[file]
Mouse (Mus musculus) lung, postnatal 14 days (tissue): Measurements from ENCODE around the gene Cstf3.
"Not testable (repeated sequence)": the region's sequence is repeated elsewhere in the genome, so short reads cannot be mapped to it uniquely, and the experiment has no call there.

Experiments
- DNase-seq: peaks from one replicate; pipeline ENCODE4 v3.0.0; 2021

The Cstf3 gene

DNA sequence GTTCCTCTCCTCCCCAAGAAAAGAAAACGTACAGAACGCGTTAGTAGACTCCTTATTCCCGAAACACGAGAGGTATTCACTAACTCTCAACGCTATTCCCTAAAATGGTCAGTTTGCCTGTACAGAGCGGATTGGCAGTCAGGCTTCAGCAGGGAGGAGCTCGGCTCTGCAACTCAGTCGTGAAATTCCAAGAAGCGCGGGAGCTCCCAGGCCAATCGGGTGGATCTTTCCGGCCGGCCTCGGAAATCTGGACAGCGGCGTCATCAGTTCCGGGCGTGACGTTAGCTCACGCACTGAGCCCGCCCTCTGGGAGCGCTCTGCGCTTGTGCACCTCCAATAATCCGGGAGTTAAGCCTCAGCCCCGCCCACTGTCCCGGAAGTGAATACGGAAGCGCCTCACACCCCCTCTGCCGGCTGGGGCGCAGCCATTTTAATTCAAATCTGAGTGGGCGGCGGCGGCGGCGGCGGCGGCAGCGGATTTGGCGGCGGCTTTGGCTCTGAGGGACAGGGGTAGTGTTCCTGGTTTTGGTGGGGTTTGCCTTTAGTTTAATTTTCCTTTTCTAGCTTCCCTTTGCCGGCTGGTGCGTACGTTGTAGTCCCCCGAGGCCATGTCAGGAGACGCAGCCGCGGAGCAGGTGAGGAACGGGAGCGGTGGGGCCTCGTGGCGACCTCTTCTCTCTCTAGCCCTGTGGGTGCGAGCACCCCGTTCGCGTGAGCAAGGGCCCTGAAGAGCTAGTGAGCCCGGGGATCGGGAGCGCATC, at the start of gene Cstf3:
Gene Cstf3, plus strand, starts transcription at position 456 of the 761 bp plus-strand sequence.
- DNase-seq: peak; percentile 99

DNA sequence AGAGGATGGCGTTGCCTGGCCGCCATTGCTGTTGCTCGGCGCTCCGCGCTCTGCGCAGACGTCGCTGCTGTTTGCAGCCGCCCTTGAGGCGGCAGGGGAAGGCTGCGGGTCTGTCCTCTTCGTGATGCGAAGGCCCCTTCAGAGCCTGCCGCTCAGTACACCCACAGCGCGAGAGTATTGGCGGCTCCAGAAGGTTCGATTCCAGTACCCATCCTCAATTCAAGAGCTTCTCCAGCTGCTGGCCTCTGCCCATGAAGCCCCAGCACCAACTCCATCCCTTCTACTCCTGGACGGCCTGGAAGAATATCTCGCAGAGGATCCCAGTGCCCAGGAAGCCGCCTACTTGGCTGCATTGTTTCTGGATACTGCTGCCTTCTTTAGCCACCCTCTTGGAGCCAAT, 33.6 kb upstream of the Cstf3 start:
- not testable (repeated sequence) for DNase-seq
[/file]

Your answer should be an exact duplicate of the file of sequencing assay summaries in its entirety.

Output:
Mouse (Mus musculus) lung, postnatal 14 days (tissue): Measurements from ENCODE around the gene Cstf3.
"Not testable (repeated sequence)": the region's sequence is repeated elsewhere in the genome, so short reads cannot be mapped to it uniquely, and the experiment has no call there.

Experiments
- DNase-seq: peaks from one replicate; pipeline ENCODE4 v3.0.0; 2021

The Cstf3 gene

DNA sequence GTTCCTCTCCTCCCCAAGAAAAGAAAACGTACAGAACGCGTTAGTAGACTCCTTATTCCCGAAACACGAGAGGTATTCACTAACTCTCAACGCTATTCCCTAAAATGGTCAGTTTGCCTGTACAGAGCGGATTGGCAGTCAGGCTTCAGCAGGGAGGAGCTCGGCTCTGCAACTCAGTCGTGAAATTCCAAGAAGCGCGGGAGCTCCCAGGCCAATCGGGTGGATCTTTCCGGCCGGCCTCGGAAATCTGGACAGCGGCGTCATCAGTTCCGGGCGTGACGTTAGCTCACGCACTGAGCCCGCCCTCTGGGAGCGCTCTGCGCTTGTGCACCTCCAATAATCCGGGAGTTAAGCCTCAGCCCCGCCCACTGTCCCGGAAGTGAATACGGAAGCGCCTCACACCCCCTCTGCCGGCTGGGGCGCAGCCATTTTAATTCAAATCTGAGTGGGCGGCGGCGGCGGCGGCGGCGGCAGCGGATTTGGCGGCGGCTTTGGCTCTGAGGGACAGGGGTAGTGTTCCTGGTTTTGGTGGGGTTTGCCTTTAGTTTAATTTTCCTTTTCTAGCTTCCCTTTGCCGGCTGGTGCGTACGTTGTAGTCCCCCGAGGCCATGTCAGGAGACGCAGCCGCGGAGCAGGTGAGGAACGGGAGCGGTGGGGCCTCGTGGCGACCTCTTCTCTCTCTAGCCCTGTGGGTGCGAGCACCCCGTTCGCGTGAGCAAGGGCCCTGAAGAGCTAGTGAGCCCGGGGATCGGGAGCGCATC, at the start of gene Cstf3:
Gene Cstf3, plus strand, starts transcription at position 456 of the 761 bp plus-strand sequence.
- DNase-seq: peak; percentile 99

DNA sequence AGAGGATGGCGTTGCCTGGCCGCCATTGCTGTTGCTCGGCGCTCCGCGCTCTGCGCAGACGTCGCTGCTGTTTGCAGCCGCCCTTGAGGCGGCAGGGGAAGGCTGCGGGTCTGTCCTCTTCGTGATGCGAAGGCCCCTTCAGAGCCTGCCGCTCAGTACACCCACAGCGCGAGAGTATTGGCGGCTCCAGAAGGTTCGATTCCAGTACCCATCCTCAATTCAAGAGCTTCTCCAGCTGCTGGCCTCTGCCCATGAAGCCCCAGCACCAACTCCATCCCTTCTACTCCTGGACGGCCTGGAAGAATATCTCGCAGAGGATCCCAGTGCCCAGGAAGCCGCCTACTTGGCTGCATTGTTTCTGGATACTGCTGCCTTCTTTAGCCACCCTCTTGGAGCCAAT, 33.6 kb upstream of the Cstf3 start:
- not testable (repeated sequence) for DNase-seq